Egyptian Uprising and Five Freedoms for Humanity


What’s going on in Egypt? As the government of President Hosni Mubarak appears headed for collapse, people throughout Egypt and other nations of the Middle East inspire courage in each other for five freedoms that reflect our common humanity.

Egypt Day of Rage
Egyptian officials shut off access to the Internet in an effort to quell protests reportedly fueled and coordinated through Facebook and Twitter after a day of rage left seven dead. By the end of the day, the government of Egyptian President Hosni Mubarak appeared on the brink of collapse.

by Seth Eisenberg

What’s going on in Egypt?

Days after Tunisian President Ben Ali fled his country amidst a popular uprising, Hosni Mubarak, the leader who has ruled Egypt with an iron fist since taking over the presidency 30 years ago following the assassination of Anwar Sadat, appears destined to join him. In the Middle East,  2011 has begun with deadly violence and turmoil as millions of people have taken to the streets to demand their freedom. Leaders in Iran, Jordan, Syria, and Saudi Arabia are surely huddling to head off similar protests that have been reportedly inspired and coordinated through social networking sites such as Facebook, Twitter, and YouTube.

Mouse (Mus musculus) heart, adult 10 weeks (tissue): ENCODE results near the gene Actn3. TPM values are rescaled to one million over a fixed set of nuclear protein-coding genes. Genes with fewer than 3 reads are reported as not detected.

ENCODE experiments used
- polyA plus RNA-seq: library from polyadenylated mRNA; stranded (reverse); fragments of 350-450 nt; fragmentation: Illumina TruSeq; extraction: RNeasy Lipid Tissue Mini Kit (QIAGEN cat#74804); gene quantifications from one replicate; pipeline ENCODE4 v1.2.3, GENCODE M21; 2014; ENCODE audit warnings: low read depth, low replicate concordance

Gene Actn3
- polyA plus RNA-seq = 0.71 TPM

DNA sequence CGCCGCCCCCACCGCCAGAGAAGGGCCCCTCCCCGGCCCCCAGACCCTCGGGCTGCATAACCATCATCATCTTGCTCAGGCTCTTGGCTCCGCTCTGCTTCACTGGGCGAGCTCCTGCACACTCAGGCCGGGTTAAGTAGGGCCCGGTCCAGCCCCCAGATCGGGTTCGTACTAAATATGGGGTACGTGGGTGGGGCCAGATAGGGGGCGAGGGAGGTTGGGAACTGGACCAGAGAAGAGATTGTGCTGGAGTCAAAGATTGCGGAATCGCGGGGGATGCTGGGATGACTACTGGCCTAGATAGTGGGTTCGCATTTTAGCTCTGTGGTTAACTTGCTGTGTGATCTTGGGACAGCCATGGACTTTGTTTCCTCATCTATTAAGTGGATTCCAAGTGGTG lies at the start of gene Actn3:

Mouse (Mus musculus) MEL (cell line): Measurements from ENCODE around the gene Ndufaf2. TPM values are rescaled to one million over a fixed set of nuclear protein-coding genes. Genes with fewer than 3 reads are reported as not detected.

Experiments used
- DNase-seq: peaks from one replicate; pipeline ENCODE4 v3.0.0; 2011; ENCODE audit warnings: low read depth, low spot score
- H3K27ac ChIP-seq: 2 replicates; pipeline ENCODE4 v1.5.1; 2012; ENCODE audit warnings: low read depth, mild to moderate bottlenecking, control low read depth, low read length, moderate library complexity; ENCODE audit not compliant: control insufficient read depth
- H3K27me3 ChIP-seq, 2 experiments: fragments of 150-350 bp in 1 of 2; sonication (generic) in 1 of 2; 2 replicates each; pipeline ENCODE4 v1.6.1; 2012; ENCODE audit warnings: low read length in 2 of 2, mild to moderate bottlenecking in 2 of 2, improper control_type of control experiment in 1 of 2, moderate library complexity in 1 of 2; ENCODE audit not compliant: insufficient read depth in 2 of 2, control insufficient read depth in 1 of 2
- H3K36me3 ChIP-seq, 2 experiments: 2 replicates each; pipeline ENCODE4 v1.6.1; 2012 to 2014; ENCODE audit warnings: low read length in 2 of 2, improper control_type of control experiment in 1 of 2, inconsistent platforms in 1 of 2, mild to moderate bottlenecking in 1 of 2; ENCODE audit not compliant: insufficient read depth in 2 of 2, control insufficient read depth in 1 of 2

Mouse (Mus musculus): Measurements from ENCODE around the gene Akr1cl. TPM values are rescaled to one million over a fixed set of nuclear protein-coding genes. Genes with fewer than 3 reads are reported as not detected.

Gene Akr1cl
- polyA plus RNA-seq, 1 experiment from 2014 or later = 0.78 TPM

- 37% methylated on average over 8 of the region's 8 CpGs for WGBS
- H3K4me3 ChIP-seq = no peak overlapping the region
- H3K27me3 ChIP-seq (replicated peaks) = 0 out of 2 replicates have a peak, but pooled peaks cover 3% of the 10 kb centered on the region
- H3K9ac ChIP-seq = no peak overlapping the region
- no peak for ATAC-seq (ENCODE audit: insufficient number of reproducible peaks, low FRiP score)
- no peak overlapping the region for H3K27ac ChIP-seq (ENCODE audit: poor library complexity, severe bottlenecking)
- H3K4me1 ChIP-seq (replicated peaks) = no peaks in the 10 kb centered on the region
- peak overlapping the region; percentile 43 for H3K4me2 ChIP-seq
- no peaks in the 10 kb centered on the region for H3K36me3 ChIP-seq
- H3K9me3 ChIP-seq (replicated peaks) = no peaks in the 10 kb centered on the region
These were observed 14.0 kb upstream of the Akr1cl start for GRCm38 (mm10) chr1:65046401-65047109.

The uprisings in Tunisia and Egypt that may also soon threaten regimes in Iran, Syria, Jordan and Saudi Arabia do not appear to be led by a single leader or organization, but a popular expression of the universal quest for freedom, dignity, and the opportunity to pursue life’s promise and potential.

More than 20 years ago, Virginia Satir, a visionary leader in the field of human development, summed up the rights she believed inalienable to every human being in “The Five Freedoms.”

  1. The freedom to see and hear what is here, instead of what should be, was, or will be.
  2. The freedom to say what you feel and think, instead of what you should.
  3. The freedom to feel what you feel, instead of what you ought.
  4. The freedom to ask for what you want, instead of always waiting for permission.
  5. The freedom to take risks in your own behalf, instead of choosing to be only “secure” and not rocking the boat.

Watching minute-by-minute reports from the Middle East over Facebook, Twitter and YouTube is a reminder that these freedoms remain central to the common humanity of people throughout the world.

As we pray for the safety, peace and well-being of people whose actions demonstrate the yearnings we share, their courage far away offers inspiration to embrace the meaning of each of these five freedoms within our own lives, homes, and families.

Seth Eisenberg is President of the nonprofit PAIRS Foundation in Weston, Florida, an industry leader in relationship and marriage education.